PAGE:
My Day by Eleanor Roosevelt

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NEW YORK, Monday—Because of the miserable weather over the weekend we all decided not to go to the country, so I took my two grandchildren, Haven and Nina, to Roosevelt Memorial House at 28 East 20th Street. Mrs. Joseph Lash brought her son Jonathan to meet us and we went through the house, beginning with the nursery on the second floor.

I had had the great privilege many years ago of going through that house, which was the birthplace of my uncle, Theodore Roosevelt. At that time I was with my aunt, Mrs. Douglas Robinson. So, on last Saturday I tried to remember all the stories she used to tell us.

The covered porch at the back is the place where Theodore Roosevelt started to make a fight for a strong physique. He was such a delicate child and suffered so much from asthma. Even in those early days he followed a routine of exercises with dumbbells and Indian clubs. When the horrible asthma would overtake him, making him struggle for every breath, his family would take him to some other climate in the hope of getting rid of the affliction. He did not overcome it until he was nearly a grown man.

There is also the story of his saying his prayers, as a little boy, to his mother's half-sister. This half-sister later became Mrs. James K. Gracie, a great aunt whom we all adored as children. She must have really suffered in those early days when she and her mother were sheltered in their Northern son-in-law's house when all of their interests were wrapped up in the South. The story of the prayer was that little Theodore prayed for the success of the Northern army and his aunt was beside herself in tears. His mother heard him from the corridor and came in to reprove him for being so thoughtless and unkind. His answer silenced her, for he said: "But, mother, I thought I could tell the truth to God."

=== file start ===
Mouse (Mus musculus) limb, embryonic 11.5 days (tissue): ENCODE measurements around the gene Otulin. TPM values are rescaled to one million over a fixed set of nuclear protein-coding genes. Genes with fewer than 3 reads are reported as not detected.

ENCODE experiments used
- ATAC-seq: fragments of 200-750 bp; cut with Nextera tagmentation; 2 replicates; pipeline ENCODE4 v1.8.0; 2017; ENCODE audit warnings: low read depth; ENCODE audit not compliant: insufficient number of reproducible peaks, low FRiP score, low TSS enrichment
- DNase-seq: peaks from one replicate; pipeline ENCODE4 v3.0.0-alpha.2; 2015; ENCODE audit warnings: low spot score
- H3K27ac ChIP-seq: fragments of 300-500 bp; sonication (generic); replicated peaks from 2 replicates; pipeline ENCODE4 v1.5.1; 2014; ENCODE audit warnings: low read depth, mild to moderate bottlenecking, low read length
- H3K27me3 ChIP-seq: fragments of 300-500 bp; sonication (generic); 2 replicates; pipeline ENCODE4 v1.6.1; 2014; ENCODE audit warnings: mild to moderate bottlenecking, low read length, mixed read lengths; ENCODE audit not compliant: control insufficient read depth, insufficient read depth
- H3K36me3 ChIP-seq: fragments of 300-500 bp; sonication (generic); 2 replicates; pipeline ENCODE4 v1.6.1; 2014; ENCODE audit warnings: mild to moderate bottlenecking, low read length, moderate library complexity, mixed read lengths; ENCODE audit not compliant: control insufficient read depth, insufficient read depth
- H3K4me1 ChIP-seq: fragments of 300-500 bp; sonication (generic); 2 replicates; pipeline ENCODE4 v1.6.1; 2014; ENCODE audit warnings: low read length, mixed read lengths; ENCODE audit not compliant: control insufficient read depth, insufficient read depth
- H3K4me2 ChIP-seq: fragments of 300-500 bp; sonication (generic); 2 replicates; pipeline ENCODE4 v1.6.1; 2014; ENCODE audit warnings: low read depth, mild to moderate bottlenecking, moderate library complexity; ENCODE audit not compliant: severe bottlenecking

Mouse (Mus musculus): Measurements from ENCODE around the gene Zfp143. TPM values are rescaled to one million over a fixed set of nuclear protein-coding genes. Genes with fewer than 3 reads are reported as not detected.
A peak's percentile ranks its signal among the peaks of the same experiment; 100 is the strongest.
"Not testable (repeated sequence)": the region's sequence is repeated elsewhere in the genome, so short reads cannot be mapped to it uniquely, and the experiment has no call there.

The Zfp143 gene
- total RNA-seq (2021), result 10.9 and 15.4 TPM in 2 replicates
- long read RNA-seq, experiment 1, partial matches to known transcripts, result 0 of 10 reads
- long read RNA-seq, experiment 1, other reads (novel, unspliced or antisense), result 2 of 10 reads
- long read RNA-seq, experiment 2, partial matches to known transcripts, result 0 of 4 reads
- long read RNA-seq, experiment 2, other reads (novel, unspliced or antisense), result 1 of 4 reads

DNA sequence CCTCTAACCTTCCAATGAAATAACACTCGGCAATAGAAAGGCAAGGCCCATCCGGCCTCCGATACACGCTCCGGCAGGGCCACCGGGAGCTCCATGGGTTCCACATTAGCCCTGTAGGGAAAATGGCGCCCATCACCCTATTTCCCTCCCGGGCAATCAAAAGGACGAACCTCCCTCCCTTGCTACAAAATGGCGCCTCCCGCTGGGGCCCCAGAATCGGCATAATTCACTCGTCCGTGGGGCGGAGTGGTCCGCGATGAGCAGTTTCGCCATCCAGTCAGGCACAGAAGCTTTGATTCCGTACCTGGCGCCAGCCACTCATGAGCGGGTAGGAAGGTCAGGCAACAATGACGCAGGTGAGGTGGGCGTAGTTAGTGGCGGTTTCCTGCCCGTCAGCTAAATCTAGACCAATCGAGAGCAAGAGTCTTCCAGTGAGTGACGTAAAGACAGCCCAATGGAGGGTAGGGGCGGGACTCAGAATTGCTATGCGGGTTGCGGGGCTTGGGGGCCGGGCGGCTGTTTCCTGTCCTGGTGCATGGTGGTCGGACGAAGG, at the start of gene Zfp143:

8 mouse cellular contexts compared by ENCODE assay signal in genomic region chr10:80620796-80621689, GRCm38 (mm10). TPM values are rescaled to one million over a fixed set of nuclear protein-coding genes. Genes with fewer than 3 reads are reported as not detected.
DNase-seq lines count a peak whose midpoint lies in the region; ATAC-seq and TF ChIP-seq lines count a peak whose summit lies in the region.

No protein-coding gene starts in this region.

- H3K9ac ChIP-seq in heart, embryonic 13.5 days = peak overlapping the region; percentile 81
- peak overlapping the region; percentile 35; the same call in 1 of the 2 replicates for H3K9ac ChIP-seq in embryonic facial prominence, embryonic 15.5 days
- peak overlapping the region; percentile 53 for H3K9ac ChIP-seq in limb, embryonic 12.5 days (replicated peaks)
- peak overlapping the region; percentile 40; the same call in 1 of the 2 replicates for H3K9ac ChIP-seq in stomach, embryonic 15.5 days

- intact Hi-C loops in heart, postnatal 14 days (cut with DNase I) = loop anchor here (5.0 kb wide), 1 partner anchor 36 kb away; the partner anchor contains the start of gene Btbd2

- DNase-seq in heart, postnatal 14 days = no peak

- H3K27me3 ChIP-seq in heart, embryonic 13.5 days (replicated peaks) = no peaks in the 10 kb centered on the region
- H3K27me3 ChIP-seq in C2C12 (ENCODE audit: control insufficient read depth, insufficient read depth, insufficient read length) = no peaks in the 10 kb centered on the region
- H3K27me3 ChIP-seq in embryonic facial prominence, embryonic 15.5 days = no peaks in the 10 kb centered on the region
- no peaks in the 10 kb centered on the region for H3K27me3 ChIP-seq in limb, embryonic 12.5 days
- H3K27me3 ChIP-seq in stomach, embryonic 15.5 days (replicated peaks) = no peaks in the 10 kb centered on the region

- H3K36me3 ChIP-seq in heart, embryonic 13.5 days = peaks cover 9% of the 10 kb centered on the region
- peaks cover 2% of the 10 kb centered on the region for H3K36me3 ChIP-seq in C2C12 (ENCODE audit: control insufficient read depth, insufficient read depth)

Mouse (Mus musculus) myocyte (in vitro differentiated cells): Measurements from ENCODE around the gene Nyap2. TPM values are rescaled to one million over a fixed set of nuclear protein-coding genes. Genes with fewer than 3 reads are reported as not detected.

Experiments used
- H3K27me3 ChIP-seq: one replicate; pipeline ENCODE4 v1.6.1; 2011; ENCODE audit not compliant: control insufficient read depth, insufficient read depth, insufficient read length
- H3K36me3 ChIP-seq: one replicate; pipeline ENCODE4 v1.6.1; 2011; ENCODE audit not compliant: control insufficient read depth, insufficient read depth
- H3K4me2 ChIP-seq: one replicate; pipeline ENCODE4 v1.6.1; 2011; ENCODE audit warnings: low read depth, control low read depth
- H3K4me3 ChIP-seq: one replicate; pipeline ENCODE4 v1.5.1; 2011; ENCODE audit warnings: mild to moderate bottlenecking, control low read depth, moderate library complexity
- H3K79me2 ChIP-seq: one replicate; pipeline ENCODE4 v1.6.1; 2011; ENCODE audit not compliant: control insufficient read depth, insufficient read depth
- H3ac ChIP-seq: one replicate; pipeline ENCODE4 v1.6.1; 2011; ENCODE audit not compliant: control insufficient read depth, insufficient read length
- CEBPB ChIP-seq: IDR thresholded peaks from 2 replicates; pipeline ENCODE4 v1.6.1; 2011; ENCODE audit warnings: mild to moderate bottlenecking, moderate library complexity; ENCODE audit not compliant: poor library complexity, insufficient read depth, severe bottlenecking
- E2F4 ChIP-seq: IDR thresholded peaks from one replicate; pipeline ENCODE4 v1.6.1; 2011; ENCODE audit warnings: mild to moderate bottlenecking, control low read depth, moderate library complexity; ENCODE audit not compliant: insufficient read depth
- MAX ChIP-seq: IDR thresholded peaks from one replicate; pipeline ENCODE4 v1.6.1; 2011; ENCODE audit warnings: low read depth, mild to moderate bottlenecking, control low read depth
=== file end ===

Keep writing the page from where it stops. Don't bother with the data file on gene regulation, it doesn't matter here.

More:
Down on the second floor the middle room has the old horsehair furniture of that day and I could remember Auntie Corinne telling us how much as children the horsehair scratched their legs and how they squirmed and were reproved by their father. She even remembered the Bible verses she had first read aloud as a child in that room.

We went through the museum side of the house also, and the children were interested to see some things similar to what I have and which they had seen at home. For instance, there are some samples of the pink and white china that belonged to my grandmother Roosevelt, who was their great-great-grandmother.

It is a little confusing to them, however, to follow the family lineage that leads back to Theodore Roosevelt Sr. on my father's side and on my husband's side to Isaac Roosevelt. There is one less generation on his side and that is also confusing, and to work out that their grandfather, Franklin D. Roosevelt, and I were fifth cousins once removed is a real problem in higher mathematics.

If you live in a city apartment I can recommend a new cookbook that has just come into my hands. It is called, "The Can Opener Cook Book" and it tells you every short cut that will still allow you to have good food quickly. And you do not have to be a very experienced cook. Poppy Cannon, whom you often hear on the radio, is the author. I am sure you will find it interesting and useful.

E. R.
TMs, AERP, FDRL